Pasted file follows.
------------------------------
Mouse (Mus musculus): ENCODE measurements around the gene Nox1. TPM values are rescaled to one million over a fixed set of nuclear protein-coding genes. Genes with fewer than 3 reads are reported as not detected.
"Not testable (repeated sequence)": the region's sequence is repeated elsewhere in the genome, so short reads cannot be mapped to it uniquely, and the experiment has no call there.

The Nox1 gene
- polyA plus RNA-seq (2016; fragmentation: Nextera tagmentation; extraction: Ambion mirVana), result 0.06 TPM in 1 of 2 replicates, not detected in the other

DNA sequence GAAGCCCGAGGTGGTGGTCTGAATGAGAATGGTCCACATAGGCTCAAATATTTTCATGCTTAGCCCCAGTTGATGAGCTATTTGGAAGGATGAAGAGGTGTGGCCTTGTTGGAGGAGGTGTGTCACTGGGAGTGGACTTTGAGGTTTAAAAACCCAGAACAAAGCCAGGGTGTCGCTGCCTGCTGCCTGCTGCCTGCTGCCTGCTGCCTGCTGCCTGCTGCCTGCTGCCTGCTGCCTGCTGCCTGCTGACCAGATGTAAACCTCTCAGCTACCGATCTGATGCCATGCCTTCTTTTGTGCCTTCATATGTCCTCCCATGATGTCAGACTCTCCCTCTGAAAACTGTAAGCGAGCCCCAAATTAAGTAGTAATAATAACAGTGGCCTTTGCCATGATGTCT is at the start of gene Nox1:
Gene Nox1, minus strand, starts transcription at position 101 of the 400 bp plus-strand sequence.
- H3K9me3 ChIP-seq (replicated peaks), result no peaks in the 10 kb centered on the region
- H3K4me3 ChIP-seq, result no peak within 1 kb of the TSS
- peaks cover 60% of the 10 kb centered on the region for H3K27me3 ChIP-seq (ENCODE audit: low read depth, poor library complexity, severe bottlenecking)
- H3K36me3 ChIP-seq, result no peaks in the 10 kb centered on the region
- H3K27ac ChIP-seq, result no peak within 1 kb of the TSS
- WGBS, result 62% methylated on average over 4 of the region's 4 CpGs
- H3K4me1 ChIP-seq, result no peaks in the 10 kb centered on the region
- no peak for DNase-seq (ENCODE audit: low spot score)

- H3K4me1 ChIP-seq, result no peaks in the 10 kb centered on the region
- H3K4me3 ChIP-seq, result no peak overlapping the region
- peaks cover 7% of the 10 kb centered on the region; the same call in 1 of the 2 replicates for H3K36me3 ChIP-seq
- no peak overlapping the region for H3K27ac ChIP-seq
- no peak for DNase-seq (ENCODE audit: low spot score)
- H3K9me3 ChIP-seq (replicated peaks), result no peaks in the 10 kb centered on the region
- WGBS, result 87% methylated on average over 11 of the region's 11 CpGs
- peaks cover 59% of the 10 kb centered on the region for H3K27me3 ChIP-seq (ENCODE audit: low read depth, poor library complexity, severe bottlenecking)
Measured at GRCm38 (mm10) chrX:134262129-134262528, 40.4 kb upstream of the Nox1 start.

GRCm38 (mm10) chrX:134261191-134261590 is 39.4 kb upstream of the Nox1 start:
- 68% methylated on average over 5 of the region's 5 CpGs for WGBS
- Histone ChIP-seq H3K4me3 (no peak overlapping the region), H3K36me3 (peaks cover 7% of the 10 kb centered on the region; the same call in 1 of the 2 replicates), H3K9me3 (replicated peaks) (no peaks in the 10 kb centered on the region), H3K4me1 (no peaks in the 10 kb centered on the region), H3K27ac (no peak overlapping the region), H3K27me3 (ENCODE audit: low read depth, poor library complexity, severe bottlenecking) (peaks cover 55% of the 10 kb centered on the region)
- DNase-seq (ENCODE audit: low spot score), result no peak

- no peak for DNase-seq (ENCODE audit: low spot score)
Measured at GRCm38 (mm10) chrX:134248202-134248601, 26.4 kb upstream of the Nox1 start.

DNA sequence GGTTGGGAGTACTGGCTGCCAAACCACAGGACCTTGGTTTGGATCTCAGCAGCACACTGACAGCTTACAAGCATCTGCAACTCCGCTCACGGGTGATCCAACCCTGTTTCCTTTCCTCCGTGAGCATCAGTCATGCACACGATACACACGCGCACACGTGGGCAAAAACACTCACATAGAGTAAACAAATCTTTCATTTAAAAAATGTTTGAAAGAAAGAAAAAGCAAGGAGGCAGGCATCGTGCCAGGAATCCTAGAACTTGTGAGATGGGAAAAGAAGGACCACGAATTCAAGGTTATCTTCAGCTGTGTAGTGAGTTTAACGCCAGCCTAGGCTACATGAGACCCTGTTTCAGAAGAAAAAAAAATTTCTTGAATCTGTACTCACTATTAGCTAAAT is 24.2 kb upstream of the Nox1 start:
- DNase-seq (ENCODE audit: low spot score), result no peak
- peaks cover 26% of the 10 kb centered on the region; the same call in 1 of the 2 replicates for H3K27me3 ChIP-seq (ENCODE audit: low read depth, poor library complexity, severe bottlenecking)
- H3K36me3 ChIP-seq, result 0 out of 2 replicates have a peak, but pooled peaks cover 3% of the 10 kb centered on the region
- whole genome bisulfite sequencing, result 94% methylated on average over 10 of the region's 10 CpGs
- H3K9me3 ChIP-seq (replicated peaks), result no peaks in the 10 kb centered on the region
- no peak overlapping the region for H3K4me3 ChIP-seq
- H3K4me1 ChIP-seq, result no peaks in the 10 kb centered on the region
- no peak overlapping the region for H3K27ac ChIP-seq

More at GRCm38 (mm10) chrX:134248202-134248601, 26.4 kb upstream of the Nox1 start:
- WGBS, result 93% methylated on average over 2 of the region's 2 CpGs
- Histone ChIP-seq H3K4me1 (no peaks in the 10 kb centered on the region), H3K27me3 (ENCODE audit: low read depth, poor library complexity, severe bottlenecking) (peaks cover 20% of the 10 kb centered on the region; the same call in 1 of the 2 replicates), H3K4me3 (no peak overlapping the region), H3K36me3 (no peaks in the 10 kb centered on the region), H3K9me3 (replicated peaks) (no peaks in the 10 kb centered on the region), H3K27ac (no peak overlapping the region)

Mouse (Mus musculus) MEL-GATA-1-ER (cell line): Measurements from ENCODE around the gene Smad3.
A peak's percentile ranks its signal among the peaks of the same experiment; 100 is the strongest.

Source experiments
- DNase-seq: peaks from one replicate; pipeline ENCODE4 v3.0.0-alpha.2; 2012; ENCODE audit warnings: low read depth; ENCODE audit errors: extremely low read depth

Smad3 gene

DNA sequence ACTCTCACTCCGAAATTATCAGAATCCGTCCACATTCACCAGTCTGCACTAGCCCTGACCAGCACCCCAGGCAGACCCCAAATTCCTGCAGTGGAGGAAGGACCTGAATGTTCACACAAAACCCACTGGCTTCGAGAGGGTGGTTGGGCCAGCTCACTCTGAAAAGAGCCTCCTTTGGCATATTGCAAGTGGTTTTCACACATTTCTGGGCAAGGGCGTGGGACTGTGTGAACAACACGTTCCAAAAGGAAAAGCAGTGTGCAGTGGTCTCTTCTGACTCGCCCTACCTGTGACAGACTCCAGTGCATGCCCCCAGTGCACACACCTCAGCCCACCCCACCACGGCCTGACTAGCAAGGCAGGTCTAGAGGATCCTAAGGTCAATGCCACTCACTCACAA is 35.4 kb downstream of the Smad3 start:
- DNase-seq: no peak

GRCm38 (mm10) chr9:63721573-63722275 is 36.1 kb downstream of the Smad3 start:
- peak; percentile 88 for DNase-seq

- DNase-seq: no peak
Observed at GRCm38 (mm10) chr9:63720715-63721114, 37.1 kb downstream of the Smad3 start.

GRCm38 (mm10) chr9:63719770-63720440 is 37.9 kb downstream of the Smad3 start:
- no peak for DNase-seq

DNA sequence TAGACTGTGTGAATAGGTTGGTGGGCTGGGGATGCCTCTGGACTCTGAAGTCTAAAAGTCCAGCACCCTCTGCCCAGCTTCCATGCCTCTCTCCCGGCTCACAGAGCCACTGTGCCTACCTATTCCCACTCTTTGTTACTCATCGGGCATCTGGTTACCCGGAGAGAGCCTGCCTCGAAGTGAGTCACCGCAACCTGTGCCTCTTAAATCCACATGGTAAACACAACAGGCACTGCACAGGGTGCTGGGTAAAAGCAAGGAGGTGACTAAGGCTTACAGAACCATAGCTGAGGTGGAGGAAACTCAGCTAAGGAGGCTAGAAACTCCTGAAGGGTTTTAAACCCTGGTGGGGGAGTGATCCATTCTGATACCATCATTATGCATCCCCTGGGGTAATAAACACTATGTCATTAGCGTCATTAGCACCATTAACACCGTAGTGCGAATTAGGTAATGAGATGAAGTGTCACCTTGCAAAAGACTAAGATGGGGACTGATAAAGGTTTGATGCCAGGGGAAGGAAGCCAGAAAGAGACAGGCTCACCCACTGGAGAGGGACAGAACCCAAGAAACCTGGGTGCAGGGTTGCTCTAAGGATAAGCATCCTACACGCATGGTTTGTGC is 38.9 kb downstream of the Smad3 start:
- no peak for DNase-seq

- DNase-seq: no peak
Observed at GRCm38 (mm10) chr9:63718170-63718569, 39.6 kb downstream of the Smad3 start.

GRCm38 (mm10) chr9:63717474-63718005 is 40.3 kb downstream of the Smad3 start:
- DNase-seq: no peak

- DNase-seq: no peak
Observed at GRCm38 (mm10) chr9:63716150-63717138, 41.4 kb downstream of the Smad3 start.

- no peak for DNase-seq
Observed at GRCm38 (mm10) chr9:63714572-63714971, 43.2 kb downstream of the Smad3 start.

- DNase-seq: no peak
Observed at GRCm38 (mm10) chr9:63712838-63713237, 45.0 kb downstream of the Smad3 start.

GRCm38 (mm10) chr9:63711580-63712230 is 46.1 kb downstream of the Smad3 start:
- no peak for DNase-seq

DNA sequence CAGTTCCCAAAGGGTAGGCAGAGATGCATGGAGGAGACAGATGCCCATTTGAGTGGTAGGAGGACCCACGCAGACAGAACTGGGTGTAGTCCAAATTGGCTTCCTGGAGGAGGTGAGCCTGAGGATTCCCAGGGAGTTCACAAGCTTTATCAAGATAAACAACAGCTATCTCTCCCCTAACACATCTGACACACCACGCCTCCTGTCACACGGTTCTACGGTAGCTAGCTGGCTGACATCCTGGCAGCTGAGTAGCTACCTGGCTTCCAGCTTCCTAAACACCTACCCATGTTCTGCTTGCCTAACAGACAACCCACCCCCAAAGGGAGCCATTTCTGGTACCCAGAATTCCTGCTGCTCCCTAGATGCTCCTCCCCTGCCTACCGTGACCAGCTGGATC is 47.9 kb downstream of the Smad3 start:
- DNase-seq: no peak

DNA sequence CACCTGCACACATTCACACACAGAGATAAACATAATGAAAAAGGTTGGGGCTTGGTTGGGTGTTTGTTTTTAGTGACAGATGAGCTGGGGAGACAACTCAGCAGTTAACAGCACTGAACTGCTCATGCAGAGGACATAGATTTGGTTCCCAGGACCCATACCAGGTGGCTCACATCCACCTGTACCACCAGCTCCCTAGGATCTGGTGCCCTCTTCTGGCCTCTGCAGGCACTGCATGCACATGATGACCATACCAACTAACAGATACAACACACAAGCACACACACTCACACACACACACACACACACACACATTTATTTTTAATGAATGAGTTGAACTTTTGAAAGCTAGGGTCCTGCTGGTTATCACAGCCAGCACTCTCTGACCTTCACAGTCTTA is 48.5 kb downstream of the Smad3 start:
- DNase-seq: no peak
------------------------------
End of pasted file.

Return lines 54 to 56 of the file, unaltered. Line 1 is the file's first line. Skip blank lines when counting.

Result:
- no peak for DNase-seq

DNA sequence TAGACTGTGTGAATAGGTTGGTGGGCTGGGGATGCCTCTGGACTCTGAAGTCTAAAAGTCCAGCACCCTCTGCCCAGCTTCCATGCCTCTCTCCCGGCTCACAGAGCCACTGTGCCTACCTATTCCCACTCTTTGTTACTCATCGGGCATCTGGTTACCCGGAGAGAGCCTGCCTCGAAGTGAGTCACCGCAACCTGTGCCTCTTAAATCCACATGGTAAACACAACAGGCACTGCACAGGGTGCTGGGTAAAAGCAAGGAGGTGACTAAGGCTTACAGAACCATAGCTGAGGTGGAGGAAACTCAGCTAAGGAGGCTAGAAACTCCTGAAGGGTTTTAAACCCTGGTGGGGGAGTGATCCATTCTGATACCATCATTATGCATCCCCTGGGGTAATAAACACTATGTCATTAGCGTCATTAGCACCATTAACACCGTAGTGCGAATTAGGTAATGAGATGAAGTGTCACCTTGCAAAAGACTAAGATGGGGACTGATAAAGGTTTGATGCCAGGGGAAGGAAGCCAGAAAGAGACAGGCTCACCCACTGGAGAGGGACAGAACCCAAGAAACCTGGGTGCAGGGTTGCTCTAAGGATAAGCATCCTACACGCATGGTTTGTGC is 38.9 kb downstream of the Smad3 start:
- no peak for DNase-seq